The State Representative’s congressional campaign has made a slew of false statements about his own record.
By Jacob Engels
It’s a long running policy of Florida Governor Rick Scott to not get involved in Republican primaries, especially during years that he is on the ballot.
But that has not stopped State Representative Mike Miller from claiming the Governor’s endorsement on direct mail pieces and video ads released through his congressional campaign in Florida’s 7th congressional district.
The campaign messaging pulls from speeches Governor Scott made in Central Florida in reference to Mike’s efforts in the Florida legislature, not statements made in support of Miller’s congressional platform or campaign.
Each election we see efforts like this by longtime politicians who seek to contort previous statements made about them to trick voters into thinking those statements are referencing their current campaigns.
In Scott’s defense, he is very kind to elected officials during his local visits… even sometimes Democrats who have supported his efforts during his two-terms as Governor. It says something when candidates have to use years old statements about their political background to con voters into thinking they are full-throated endorsements.
A spokeswoman for Rick Scott’s campaign declined a request to comment about whether or not Scott has picked a candidate in Florida’s 7th district. Since announcing his campaign for the US Senate, the two-term Governor has avoided getting involved in Republican primaries.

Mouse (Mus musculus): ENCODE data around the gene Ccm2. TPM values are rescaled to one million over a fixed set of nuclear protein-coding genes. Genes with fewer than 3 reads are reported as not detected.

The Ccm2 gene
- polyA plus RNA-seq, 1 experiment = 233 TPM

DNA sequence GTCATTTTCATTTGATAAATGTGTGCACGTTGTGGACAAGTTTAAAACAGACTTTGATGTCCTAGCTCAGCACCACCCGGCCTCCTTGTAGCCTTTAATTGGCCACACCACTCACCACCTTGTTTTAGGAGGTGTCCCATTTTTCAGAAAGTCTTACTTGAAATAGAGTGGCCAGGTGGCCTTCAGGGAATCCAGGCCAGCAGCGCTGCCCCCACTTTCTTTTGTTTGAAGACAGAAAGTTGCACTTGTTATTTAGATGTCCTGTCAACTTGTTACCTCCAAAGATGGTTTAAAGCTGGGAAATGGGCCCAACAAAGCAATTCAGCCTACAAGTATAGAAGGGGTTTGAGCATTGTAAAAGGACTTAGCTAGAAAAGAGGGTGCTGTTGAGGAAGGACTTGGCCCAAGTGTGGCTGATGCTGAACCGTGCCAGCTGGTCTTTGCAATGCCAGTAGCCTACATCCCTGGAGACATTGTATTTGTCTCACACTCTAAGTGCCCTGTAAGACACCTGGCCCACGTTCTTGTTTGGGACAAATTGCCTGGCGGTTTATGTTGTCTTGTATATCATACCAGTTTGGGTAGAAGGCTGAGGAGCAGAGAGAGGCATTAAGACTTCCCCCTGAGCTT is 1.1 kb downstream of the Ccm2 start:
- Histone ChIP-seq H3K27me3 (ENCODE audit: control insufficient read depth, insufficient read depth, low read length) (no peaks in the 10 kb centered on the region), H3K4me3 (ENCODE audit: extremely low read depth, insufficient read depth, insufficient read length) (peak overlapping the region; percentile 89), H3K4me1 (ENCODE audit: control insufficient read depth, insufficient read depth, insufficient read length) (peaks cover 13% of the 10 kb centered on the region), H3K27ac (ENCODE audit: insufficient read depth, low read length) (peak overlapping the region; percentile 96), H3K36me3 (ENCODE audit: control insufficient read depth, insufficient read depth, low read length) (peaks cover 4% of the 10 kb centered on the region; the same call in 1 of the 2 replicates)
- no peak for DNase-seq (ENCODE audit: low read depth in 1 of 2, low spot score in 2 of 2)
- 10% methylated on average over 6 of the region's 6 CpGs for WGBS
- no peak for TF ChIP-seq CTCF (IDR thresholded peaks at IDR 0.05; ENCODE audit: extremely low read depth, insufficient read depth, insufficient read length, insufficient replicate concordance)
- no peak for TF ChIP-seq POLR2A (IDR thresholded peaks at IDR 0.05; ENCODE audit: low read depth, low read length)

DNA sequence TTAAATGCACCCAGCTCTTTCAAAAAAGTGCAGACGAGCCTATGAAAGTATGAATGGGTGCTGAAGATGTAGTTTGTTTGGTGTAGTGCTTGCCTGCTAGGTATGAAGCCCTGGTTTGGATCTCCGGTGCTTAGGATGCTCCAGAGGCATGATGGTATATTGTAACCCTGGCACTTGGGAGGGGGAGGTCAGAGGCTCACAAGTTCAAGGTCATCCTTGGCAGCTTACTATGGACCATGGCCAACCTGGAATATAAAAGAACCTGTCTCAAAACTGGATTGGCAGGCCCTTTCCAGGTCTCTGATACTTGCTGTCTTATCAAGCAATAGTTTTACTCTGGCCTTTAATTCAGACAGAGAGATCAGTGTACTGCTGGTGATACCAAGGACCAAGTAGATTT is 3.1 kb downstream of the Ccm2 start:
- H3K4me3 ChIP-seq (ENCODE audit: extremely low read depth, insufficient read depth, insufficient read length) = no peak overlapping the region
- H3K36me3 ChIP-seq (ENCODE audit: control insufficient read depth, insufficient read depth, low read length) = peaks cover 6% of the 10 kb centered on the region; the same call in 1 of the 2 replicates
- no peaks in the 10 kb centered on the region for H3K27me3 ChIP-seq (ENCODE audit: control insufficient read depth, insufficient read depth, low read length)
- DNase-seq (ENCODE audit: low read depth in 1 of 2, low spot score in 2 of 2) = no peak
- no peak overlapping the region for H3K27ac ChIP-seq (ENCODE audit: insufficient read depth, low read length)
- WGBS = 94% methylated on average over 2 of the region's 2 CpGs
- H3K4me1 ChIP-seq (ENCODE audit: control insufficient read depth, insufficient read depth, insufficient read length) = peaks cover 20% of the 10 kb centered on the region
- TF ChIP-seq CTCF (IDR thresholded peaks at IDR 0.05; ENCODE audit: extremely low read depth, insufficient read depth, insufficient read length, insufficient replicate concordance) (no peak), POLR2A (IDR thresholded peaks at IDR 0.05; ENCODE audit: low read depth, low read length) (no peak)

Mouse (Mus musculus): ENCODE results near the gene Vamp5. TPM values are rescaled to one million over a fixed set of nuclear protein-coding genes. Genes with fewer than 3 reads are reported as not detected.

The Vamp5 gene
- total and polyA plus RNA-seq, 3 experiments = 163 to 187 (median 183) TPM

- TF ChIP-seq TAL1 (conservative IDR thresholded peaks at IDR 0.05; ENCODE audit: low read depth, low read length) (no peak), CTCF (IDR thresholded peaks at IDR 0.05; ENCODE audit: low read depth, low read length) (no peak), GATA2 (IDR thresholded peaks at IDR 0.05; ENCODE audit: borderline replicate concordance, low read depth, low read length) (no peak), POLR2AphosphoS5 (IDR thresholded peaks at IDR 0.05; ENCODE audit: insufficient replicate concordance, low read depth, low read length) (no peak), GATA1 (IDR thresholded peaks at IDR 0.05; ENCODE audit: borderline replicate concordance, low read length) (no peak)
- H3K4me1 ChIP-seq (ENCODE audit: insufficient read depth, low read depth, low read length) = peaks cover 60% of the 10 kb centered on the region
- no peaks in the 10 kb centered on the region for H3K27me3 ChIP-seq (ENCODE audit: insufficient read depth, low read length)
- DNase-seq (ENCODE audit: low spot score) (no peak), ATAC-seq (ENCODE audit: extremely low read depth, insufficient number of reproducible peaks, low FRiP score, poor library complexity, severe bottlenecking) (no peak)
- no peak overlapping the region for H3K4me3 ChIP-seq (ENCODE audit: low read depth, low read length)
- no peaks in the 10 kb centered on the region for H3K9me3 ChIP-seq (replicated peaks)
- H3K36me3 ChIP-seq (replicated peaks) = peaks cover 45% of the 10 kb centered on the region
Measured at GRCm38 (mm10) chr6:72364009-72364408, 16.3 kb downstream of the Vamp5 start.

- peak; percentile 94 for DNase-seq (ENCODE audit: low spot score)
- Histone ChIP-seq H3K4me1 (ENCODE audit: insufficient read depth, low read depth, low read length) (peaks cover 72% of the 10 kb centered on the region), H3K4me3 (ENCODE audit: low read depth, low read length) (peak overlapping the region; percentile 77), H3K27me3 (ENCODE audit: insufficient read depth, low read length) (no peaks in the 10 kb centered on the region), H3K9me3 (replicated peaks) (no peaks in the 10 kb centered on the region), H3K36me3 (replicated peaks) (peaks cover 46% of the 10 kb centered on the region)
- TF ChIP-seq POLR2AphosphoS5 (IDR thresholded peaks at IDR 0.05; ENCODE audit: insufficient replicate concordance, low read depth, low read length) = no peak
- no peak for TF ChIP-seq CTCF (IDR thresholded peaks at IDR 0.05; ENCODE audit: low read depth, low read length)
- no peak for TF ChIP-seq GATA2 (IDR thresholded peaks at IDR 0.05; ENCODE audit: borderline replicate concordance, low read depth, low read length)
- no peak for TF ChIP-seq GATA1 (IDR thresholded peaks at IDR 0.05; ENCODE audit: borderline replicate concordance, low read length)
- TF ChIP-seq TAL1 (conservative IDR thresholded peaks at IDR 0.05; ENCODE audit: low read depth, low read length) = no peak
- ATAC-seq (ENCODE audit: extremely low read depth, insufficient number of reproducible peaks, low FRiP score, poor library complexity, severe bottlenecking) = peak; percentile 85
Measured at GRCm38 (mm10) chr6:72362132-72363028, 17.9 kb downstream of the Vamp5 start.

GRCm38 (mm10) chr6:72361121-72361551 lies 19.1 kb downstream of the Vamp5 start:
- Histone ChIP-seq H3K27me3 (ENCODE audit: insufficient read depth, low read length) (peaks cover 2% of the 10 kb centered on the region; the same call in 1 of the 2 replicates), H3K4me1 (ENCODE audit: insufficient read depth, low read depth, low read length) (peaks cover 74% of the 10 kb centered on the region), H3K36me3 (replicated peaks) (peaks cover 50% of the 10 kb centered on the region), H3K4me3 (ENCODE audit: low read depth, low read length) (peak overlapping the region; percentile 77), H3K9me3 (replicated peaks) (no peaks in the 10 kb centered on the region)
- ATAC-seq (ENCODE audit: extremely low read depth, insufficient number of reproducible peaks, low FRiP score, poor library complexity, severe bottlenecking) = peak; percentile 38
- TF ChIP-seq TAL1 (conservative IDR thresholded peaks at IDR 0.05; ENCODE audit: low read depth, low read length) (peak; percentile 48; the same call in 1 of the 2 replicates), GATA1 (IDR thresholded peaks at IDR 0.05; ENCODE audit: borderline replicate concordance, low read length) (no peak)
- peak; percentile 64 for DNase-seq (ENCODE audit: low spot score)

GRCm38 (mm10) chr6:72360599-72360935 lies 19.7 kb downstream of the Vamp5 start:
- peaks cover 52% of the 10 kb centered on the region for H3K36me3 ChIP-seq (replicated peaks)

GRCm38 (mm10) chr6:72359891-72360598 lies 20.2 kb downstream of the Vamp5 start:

Miller’s campaign also claims that he is 100% pro-life, despite the fact that he was one of a handful of Republicans to vote against Rick Scott’s plan to defund Planned Parenthood, making a theoretical endorsement of Miller by Scott even more far-fetched.
And while he wants voters to believe that he has always been solidly on the Trump Train, Mr. Miller once described our President as a “con-artist” in action. The Orlando Sentinel’s Scott Maxwell, with whom I rarely agree with, penned a column the other day addressing Miller’s Tallahassee two-stepping.
In it, he exposed Representative Miller for hitting his opponent for making statements that some have interpreted as being supportive of expanding Medicaid and supporting Obamacare, despite the fact that Miller himself gave an even more radical embrace of expansion during the same time period.
At the end of the day, Miller’s campaign went negative on his primary foe Scott Sturgill first and his now butthurt that he is being held to account in-kind. Politics is a contact sport that often gets nastier than it needs to be, but unlike Scott Maxwell who views that as a bad thing, I think it separates the men from the boys so-to-speak.
Sanford businessman Scott Sturgill and Representative Mike Miller will face off in the GOP primary on August 28th, where the winner will advance to face first term Congresswoman Stephanie Murphy.
Jacob Engels is an Orlando based journalist whose work has been featured and republished in news outlets around the globe including Politico, InfoWars, MSNBC, Orlando Sentinel, New York Times, Daily Mail UK, Associated Press, People Magazine, ABC, Fox News, and Australia’s New Dawn Magazine. Mr. Engels focuses on stories that other news outlets neglect or willingly hide to curry favor among the political and business special interests in the state of Florida.